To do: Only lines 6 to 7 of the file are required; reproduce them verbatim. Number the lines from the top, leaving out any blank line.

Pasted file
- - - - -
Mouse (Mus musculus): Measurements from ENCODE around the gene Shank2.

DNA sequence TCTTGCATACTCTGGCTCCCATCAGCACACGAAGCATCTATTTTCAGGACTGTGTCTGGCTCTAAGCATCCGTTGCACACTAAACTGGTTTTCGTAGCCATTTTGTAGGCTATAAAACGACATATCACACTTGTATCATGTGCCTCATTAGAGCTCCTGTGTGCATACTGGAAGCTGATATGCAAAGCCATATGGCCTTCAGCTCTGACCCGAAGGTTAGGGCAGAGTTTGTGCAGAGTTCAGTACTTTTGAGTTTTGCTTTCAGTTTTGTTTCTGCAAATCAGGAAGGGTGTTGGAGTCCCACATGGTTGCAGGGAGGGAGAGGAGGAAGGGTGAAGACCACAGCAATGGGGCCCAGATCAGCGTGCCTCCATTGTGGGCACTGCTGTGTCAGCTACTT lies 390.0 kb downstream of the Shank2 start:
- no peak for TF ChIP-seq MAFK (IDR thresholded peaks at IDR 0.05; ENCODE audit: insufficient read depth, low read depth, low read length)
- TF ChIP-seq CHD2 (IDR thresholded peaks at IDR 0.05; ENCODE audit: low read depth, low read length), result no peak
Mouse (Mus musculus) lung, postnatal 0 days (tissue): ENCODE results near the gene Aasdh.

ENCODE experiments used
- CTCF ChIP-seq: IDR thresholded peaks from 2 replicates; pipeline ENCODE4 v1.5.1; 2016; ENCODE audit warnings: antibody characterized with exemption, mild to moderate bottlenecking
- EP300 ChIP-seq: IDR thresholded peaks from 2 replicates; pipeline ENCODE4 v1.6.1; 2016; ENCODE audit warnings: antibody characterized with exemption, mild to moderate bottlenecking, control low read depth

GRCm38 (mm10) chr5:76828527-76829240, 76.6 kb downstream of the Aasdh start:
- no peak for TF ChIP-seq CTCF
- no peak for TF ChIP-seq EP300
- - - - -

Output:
ENCODE experiments used
- CTCF ChIP-seq: IDR thresholded peaks from 2 replicates; pipeline ENCODE4 v1.5.1; 2016; ENCODE audit warnings: antibody characterized with exemption, mild to moderate bottlenecking